top of page

The Origin

Wetlands conquer a major part of our ecosystem. It is itself is an ecosystem. With its various importance's, there are certain threats. Man-made modern threats and ecological threats.

The story of Water Hyacinth’s origin in the country begins in the 18th century when Lady Hastings, wife of Lord Warren Hastings, the first governor-general of India, bought water hyacinth to India (a species native to the Amazon Basin, in South America) as a gift to India due to the flower’s dazzling look and was considered as an ornamental plant.


How did an ornamental plant become an ecological waste?

The water hyacinth surely adds color and freshness to dirty muddy village ponds. But in reality, its beauty is only surface deep. Today, it is popularly known as “Bengal terror” & “German weed” (just like the quick fall and rise of Germany),


Now water hyacinth is a weed, a parasite that can duplicate itself every nine days. Due to its fast growing nature, the weed quickly spread across most of the wetlands in India.


Lotus which was a key species of India was suppressed by water hyacinth due to which we see very few Lotus today in wetlands. There is suppression towards native species which has led to disappearances in our cultural and national identity.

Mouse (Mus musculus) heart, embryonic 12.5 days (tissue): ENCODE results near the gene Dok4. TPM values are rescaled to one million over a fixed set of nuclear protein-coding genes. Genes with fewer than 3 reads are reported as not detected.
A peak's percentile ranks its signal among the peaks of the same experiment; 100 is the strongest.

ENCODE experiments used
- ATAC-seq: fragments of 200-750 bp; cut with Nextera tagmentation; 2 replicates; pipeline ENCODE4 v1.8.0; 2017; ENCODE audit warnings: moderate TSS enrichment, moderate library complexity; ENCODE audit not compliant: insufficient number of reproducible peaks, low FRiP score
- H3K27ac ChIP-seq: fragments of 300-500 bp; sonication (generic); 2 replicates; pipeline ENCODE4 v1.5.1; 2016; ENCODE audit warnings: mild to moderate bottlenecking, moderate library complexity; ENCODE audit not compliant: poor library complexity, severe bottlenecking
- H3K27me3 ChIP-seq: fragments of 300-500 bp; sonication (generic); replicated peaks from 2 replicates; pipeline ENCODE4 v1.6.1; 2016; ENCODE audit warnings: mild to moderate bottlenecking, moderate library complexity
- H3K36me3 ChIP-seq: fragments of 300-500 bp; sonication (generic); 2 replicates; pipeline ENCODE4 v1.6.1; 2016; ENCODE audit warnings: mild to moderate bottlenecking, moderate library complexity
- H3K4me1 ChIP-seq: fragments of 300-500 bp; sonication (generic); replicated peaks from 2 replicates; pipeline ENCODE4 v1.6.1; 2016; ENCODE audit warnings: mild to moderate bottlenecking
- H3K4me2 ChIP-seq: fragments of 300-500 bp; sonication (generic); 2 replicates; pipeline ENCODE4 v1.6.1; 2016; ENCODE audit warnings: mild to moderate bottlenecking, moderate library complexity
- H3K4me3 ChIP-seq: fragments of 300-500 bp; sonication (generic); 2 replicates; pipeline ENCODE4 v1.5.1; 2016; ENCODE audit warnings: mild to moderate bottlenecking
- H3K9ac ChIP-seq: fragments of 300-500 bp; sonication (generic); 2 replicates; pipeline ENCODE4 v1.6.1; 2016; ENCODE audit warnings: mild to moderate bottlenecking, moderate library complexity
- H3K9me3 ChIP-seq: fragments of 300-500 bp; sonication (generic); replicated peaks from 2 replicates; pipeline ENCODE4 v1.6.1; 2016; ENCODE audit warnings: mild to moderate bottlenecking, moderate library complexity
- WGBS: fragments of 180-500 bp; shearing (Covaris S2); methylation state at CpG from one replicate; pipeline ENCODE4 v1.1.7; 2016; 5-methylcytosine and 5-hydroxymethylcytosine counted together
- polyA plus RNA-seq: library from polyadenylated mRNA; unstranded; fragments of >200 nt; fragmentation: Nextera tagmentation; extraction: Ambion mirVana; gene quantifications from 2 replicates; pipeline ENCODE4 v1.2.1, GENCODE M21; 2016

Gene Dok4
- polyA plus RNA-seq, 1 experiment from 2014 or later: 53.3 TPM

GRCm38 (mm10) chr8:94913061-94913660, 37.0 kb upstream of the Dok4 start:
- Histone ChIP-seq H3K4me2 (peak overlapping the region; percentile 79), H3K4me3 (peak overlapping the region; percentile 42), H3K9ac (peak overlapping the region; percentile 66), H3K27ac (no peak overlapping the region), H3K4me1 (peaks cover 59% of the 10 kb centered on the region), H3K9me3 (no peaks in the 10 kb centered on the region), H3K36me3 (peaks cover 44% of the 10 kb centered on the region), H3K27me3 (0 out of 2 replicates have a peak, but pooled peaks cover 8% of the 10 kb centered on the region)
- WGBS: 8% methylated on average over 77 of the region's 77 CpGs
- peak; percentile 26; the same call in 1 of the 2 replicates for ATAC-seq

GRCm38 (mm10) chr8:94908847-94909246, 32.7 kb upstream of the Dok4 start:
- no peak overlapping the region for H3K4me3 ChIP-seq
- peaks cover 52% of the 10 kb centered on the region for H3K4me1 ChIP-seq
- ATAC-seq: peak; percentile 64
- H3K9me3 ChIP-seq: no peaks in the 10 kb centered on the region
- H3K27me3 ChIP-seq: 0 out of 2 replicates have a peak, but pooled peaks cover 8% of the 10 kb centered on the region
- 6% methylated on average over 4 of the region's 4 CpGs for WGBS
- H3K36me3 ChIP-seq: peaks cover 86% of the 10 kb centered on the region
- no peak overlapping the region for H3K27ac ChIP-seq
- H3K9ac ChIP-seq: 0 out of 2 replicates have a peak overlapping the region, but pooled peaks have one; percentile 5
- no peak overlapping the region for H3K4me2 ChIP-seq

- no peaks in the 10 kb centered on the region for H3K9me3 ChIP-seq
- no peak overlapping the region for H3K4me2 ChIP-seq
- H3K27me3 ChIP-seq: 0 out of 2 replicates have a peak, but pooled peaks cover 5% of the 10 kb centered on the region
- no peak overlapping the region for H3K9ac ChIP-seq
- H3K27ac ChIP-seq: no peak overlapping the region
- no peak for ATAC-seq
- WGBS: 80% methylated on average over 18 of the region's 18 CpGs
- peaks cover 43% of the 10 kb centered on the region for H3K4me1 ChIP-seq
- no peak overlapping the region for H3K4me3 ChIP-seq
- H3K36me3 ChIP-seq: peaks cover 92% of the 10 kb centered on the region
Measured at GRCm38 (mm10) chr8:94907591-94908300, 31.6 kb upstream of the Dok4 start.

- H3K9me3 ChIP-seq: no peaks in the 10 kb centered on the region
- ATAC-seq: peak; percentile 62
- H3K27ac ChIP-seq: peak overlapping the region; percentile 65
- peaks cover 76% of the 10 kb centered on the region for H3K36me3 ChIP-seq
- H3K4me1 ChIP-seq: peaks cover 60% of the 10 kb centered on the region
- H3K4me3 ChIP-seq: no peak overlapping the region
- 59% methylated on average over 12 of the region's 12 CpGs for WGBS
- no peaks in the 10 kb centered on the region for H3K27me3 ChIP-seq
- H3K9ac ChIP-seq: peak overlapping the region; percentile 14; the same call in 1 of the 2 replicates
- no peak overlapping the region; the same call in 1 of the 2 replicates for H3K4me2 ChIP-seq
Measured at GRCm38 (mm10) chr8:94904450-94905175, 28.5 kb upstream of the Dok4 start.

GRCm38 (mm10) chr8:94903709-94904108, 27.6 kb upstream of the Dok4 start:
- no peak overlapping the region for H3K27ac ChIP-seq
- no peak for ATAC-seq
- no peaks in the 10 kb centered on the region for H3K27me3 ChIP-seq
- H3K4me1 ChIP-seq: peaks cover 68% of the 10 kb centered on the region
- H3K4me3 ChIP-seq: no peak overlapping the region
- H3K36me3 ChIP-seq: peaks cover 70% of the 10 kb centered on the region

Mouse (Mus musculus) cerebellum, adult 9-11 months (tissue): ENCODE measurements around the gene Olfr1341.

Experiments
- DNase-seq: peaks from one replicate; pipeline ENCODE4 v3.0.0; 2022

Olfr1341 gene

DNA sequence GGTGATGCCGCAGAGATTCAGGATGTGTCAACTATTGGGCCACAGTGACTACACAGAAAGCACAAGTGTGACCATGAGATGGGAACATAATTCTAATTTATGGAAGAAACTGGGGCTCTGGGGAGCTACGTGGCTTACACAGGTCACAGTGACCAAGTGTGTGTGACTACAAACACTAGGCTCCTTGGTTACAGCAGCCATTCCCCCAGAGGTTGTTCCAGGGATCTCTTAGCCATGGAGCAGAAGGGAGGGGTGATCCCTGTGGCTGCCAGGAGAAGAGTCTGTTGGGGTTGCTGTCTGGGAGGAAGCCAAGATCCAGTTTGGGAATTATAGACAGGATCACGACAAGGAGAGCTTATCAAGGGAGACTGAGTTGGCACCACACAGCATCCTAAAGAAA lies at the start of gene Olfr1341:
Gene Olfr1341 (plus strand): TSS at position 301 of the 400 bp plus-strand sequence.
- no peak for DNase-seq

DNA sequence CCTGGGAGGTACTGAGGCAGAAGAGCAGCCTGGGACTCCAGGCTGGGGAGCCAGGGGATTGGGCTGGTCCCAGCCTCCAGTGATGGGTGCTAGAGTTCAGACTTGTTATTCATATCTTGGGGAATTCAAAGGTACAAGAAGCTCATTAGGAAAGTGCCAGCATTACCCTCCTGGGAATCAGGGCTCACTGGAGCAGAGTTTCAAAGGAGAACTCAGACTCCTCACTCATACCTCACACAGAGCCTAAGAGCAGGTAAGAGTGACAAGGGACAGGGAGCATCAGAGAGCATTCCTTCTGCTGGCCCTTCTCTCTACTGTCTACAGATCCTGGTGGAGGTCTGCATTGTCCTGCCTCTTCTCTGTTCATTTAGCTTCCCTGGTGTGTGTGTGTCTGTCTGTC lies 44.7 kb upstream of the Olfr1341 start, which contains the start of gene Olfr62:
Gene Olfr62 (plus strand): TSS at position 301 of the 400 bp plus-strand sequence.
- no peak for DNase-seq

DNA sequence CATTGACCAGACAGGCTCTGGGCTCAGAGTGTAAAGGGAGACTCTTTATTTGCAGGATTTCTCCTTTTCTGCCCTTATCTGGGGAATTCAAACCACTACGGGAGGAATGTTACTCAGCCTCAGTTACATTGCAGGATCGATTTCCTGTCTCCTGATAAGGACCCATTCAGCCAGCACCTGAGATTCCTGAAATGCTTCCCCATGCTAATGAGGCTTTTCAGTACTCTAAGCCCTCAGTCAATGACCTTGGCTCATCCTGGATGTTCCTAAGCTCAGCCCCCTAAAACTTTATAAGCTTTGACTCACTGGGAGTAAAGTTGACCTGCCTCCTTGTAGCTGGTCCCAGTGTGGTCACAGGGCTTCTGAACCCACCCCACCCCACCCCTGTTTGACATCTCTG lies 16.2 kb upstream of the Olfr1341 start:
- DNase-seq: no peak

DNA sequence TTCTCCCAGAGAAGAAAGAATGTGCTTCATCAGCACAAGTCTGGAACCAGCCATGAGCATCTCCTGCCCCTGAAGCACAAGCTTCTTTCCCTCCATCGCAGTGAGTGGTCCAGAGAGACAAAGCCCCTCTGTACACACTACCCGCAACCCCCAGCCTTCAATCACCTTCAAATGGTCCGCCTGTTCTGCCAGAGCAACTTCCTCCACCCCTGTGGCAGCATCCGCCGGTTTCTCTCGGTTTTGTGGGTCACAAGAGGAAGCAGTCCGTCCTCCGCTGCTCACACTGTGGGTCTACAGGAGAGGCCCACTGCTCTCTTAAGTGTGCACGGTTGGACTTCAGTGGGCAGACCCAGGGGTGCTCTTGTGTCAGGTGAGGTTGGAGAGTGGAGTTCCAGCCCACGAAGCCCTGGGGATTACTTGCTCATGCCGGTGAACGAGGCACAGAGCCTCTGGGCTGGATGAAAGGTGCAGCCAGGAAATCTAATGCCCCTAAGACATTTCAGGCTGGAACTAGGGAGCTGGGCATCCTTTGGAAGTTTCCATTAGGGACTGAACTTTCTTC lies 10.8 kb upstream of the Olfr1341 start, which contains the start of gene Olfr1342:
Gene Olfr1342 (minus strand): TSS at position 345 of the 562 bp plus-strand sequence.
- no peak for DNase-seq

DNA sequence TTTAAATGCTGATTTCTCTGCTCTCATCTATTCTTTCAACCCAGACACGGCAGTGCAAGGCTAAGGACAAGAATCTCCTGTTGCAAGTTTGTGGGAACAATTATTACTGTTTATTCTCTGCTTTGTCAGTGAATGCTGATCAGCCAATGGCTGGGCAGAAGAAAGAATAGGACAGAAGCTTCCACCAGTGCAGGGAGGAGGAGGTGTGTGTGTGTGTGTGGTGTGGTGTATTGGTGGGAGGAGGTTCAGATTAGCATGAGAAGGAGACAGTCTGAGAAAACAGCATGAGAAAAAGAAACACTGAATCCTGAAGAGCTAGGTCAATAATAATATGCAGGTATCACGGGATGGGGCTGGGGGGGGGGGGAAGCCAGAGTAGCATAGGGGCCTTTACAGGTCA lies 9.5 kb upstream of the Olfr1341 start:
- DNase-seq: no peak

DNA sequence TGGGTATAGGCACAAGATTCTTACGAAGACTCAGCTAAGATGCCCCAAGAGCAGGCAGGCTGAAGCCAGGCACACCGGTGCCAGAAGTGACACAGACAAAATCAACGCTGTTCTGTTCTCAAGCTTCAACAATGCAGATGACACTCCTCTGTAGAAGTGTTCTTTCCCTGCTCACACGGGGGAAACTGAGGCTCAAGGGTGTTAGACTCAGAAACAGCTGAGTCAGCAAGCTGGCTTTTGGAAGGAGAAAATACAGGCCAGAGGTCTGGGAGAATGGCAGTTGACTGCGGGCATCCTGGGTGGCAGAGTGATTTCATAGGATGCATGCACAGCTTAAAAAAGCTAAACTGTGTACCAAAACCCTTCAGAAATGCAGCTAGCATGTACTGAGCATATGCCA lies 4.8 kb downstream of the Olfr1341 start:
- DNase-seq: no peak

Apart from suppressing, it hosts a variety of problems.


  • It covers the surface layer of the water body and blocks sunlight from entering automatically degrading aquatic life.

  • Aquatic animals and plants die due to lack of oxygen as water hyacinth releases an excessive amount of Co2 and also methane.

  • It clogs waterways and chokes village ponds. It affects irrigation directly.

  • Breeding ground for diseases caused by mosquitoes.

  • Dead hyacinth piles up on the ground level and reduces the level of water in the bodies.

  • Makes it hard for the fishermen to navigate from one place to another besides drastic reduction in fish production.

Turning the Waste into Value

Numerous efforts have been made to clean and destroy but none have worked out. So, instead of destroying the species which is a biological waste, can it be utilized for the good of the environment?


As we all are already well versed with the importance of paper in our everyday life and the humongous amount of trees which are cut down every year to produce it.


At the very same time, the discarded paper if not sent for recycling makes up roughly 26% of solid waste.

Capture (1).png

The Product

Waterhyacinth paper

bottom of page